Sparkling Water Fountains: In Our Future?

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When you visit a fancy restaurant, it's common for the waiter to ask whether you'd prefer sparkling or still water. In Paris, now you can get that choice at some of the water fountains.

In a bid to reduce the use of bottled water – and its considerable impact on the environment– the city's publicly owned water company, Eau de Paris, is trying to make the tap water more palatable for the French.

That effort began this week with the introduction of special fountains at the Jardin de Reuilly park that inject the tap water with carbon dioxide to make it fizzy. Faucets with regular tap water are still available.

It's an untried strategy for combating the use of bottled water, which has drawn the ire of environmentalists due to the high carbon footprint that comes from manufacturing the bottles and the fact that they frequently end up in landfills after one use.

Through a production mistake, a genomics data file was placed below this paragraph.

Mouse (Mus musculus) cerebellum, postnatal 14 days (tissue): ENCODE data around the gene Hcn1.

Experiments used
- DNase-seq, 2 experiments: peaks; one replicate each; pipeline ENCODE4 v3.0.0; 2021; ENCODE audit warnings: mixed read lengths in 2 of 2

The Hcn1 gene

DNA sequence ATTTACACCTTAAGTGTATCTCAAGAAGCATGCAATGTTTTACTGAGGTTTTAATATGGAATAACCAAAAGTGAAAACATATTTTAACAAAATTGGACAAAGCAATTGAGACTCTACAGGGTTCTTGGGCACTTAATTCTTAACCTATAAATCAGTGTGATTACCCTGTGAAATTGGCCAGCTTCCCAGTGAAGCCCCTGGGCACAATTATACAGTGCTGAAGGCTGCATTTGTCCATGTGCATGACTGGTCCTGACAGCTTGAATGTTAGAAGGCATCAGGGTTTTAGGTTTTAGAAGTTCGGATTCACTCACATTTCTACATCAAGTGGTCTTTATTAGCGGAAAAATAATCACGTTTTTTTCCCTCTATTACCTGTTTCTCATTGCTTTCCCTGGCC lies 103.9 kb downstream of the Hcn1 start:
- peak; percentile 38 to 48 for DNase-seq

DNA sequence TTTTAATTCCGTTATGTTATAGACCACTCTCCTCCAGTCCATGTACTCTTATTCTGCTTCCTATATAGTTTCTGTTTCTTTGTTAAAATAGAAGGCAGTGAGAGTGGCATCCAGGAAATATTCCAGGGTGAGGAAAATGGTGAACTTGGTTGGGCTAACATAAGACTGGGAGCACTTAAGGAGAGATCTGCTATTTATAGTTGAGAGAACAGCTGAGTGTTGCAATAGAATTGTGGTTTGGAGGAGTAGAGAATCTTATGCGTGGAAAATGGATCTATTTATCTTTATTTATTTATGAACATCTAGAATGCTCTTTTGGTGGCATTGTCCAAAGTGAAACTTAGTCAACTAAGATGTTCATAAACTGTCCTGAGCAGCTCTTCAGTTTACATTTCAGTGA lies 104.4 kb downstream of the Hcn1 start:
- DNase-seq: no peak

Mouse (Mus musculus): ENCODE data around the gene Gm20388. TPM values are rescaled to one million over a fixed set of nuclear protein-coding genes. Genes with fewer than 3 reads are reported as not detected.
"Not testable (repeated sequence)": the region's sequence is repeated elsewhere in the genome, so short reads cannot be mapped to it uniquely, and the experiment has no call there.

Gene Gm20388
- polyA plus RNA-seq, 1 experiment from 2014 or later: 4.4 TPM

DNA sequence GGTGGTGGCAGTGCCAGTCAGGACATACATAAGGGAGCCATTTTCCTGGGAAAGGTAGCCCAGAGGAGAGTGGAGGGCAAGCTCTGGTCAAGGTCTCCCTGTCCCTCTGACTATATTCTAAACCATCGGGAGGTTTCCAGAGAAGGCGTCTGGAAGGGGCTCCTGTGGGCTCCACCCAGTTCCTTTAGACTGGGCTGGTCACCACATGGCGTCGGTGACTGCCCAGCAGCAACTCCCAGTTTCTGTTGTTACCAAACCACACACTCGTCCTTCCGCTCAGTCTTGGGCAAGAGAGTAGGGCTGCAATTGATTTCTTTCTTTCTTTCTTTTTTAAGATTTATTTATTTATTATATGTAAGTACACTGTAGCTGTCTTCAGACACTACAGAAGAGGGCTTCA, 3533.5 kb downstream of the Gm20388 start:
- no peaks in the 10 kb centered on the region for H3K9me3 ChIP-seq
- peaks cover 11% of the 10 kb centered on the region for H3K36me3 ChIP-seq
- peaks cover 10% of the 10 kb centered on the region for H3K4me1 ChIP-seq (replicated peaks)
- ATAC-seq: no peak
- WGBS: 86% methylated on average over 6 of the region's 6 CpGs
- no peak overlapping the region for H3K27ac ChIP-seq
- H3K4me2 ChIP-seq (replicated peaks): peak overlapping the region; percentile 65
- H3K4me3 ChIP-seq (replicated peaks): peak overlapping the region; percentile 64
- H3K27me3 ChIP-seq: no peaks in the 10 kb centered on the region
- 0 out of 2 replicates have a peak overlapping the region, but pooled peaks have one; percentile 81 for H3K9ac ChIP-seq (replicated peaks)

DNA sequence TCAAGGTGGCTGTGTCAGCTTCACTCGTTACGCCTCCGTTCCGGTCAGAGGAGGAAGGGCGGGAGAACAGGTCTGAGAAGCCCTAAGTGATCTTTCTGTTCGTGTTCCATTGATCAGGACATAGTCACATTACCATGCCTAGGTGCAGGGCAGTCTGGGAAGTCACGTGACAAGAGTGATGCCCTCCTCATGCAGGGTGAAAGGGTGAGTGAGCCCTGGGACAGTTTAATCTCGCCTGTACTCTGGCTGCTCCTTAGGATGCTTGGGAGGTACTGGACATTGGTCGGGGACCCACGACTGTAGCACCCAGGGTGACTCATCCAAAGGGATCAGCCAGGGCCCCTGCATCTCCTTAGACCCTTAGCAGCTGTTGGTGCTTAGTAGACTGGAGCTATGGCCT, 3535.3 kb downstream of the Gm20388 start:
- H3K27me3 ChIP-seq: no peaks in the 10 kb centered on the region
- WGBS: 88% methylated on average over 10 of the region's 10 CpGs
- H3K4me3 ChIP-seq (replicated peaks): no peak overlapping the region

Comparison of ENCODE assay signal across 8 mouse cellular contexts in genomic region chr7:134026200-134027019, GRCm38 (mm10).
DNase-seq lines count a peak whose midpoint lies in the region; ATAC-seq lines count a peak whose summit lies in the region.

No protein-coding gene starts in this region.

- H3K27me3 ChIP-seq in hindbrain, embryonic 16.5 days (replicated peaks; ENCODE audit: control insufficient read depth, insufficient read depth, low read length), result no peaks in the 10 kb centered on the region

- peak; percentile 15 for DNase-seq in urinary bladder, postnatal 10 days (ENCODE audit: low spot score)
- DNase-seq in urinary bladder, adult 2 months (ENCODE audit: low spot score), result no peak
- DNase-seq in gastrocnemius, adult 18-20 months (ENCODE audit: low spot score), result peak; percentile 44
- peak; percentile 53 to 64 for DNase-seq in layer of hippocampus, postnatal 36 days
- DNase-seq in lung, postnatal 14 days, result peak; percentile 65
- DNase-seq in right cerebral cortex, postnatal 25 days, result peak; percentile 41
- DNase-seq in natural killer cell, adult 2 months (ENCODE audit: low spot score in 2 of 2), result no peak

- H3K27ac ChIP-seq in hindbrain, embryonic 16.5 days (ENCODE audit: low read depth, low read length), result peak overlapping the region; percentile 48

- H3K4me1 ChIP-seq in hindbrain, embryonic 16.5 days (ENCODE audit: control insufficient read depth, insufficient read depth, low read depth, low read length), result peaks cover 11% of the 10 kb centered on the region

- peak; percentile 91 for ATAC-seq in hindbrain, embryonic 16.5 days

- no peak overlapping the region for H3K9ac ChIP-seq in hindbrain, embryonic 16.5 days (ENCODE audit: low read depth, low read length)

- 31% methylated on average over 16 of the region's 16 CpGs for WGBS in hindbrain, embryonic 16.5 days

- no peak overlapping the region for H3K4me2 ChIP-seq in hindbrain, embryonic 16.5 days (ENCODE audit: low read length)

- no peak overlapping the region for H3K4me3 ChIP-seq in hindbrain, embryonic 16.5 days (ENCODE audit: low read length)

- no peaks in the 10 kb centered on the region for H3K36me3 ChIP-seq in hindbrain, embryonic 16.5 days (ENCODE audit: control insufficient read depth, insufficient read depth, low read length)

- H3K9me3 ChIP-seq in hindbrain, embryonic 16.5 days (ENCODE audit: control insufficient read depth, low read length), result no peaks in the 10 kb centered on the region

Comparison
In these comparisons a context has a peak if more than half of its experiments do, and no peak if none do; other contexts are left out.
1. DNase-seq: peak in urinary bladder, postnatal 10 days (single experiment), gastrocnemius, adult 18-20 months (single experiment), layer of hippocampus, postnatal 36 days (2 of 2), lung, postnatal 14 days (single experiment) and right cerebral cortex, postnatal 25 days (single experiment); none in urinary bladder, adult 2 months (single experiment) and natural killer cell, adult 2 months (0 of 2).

Governments and communities have previously experimented with banning or taxing bottled water, but Paris seems to be the first municipality to bring bottle-quality water to their taps as a means of positive reinforcement.

Still, it's unlikely that the program will have an immediate impact on bottled water use among the French, who on average imbibe nearly 40 gallons of the stuff a year, according to the Earth Policy Institute. For the moment, the modified fountains are installed only in the one park, and the company has no immediate plans to expand the program until after they've seen the the reception for the new fountains.

While no cities in the U.S. have installed similar systems in their drinking fountains, it is possible to quench your thirst for sparkling water without destroying the environment. Natura Water is an on-site water purification system used by some restaurants that filters, chills and carbonates tap water - all of the bubbles, none of the guilt.

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